It was my first visit to Africa. I was working at Tenwek Hospital in Kenya in Casualty, which is what they call the ER there. I had only been there a couple weeks when I got the chance to care for an eight year old boy who had come in for appendicitis a week prior. His wound was infected and his parents had brought him to be evaluated. After assessing his abdomen, his old chart was brought from Records and I saw the bill for his surgery and hospitalization. But before I could make sense of a bill for several thousand Kenyan shillings, I needed to know something about the cost of living in the region, so I asked a nurse.
“How much does it cost to feed a family of four for a month here?”
It was a question that only made sense in the West and she corrected me immediately.
“A family of four? You mean a family of ten.”
“Yes, [laughing], a family of ten.”
“Well, that’s easy. You have your maize, your vegetable and your milk.”
“OK. How much does the maize cost?”
“Oh no, that comes from your fields. That is free.”
“What about the vegetable then?”
“What you don’t grow in your garden may cost a few hundred shillings a month.”
“Alright, then what about the milk? How much does that cost?”
“No no, you don’t understand. That comes from your cow or cows. That also is free.”
Frustrated but undeterred I pressed, “How much does a cow cost then?”
She quoted me a price precipitously close to the cost of that boy’s surgery. The logical conclusion came immediately to my lips, “Then this family, to pay for their son’s surgery, will have to sell their one cow?”
“Yes, or part of their land.”
I thought of how much I had brought with me on that trip. Could I survive for the next couple weeks five thousand shillings poorer. We had to do something so as to not break the financial back of this family.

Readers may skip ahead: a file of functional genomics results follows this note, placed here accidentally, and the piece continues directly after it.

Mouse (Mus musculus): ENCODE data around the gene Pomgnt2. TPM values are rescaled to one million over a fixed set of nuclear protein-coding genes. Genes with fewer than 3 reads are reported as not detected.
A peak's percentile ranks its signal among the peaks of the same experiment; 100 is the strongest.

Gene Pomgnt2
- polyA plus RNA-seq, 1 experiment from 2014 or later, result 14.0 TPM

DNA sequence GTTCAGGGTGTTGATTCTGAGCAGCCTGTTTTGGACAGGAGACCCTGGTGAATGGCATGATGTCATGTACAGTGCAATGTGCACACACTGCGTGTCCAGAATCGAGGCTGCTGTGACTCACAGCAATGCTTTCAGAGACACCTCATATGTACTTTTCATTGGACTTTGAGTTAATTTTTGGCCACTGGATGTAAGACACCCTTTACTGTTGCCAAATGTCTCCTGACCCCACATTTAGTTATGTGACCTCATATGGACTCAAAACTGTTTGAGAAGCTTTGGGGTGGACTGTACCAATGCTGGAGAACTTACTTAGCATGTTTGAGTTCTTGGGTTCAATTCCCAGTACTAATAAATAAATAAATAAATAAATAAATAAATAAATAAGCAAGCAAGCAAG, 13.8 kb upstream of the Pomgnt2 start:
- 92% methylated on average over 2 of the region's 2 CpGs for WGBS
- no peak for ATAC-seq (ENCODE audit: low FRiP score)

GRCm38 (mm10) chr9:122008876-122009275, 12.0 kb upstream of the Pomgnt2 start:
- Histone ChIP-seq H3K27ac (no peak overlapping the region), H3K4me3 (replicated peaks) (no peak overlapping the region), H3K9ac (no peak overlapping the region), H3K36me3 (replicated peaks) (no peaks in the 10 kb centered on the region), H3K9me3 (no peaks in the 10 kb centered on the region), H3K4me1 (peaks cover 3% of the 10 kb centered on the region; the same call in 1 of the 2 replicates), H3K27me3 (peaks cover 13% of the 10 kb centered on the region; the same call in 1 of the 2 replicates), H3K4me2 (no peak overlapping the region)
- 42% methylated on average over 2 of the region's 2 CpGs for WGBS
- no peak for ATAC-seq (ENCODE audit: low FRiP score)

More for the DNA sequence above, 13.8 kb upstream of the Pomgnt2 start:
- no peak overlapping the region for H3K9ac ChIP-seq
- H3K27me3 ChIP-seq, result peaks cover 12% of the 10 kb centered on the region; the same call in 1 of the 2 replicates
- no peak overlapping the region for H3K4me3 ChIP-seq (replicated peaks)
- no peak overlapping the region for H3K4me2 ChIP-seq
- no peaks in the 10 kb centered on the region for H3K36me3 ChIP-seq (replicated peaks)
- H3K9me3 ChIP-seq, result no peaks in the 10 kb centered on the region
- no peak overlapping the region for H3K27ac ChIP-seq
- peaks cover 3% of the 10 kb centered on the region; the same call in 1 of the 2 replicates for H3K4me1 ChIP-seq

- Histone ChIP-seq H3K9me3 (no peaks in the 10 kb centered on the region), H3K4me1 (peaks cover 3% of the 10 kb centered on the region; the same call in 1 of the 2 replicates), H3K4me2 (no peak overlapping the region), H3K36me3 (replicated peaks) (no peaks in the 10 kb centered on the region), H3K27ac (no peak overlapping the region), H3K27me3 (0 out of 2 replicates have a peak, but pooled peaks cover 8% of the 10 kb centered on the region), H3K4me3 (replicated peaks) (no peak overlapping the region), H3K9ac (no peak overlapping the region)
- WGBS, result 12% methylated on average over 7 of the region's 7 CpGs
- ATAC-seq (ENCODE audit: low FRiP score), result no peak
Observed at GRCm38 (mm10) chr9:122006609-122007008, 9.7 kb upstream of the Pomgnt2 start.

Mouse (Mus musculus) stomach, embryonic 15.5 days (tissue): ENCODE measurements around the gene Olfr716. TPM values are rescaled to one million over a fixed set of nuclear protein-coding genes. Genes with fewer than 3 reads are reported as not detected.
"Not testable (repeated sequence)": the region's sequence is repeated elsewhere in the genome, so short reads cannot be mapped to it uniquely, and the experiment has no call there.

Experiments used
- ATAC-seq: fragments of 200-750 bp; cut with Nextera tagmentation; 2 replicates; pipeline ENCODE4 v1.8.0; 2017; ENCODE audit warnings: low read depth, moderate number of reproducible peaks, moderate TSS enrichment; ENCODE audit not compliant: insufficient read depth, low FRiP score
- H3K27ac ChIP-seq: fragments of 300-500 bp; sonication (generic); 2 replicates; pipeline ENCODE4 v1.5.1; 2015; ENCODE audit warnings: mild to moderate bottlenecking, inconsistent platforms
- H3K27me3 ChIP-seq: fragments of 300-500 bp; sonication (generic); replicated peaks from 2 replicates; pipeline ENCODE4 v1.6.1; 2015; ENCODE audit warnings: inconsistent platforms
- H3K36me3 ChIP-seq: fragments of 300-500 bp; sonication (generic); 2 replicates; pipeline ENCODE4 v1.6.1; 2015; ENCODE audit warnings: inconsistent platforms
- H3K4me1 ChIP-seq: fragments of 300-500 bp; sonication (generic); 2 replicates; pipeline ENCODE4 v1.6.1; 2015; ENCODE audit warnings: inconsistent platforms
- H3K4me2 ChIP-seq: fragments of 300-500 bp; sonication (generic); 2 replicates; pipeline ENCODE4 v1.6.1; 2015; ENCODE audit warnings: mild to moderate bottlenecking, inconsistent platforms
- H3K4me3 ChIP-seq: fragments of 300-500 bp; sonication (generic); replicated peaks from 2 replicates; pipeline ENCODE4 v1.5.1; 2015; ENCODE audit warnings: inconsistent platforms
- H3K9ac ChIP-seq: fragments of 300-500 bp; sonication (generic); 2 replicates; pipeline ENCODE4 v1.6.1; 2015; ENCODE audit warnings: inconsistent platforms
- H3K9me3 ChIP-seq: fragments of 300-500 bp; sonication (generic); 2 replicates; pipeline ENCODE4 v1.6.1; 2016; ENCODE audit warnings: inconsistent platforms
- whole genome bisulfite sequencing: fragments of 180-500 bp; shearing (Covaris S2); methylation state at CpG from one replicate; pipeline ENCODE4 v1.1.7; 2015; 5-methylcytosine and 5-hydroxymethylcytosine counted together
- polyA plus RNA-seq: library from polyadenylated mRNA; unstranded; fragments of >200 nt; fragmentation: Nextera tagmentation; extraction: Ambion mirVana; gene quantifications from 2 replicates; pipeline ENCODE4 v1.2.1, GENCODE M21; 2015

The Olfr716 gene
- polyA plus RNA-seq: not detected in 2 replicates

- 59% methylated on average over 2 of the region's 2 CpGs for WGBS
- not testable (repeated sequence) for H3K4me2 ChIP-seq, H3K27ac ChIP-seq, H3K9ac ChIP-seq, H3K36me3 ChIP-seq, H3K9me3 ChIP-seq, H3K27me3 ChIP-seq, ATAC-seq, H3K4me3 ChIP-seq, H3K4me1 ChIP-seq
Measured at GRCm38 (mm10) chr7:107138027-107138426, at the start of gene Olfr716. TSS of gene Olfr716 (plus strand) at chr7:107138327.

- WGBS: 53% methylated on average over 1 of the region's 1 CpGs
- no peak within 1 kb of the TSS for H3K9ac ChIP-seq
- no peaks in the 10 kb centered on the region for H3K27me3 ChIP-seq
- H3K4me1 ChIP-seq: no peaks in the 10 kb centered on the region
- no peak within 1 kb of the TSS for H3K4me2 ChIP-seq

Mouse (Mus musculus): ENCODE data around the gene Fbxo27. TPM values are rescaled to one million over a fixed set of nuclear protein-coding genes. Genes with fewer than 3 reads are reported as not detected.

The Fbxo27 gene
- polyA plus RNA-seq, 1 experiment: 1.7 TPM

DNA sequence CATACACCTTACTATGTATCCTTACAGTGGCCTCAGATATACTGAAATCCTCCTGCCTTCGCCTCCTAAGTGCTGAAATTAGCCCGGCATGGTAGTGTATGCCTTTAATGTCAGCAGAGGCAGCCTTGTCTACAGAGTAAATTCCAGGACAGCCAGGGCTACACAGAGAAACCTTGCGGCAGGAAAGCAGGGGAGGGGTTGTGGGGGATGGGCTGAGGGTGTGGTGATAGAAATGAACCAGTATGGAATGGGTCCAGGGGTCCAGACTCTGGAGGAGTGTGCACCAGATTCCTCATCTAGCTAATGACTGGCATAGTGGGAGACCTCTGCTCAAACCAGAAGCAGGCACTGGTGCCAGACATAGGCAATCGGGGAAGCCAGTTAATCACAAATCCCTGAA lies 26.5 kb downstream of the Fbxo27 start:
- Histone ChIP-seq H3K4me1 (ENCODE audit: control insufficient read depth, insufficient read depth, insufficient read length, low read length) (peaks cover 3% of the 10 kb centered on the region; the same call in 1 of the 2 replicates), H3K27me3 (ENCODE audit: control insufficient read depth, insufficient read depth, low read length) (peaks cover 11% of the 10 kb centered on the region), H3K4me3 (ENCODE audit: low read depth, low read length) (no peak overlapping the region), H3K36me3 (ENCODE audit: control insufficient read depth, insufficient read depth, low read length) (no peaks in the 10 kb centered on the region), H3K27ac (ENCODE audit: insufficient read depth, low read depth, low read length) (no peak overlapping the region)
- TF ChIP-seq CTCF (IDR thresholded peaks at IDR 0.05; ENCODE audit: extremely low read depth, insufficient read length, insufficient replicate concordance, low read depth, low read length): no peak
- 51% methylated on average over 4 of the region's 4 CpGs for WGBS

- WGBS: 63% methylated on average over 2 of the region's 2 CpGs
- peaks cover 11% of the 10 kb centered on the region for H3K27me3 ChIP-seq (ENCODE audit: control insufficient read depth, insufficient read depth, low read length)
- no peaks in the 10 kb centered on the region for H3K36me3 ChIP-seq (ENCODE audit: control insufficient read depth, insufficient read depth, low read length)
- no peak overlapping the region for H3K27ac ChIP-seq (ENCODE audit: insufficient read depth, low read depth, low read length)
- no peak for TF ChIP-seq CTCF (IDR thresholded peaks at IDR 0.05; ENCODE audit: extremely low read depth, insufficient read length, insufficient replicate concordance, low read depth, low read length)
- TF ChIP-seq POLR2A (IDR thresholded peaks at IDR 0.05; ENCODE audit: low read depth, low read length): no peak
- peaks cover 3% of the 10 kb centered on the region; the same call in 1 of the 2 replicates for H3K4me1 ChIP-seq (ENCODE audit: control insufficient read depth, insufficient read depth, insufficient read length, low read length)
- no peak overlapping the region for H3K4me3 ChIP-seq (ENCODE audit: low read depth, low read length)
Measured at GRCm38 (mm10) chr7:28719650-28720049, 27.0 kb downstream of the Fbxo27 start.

She continued, “But don’t worry. Everyone in the family and the village will contribute something so that they don’t have to sell their cow or their land.”
I was appropriately humbled. I had such a short grasp of the way life worked in Kenya, and, as it turned out, worldwide. It seems to me that the Lord had a special lesson in for me and our team in that moment. We exist in relationship. We belong to each other.
We work so hard to insure against disaster and loss. We hedge our funds and diversify portfolios and stock our fridges and pantries. We erect better walls, build better fences, affix better locks and install better safes. And though I don’t want to speak against prudence and planning, I note in my own heart that in doing so, I often neglect the more difficult task of knowing and meeting the needs of my neighbor. Those relationships take time, take effort. And even less do I make myself really vulnerable, speaking my true needs to my community.
I impoverish myself of relationship when I live as if God has not deliberately placed me in a community with strengths that serve me in my need (and which needs me to volunteer my resource for their needs). That is the lesson that Kenyan family and village taught me way back then. They enriched my soul without knowing and without trying.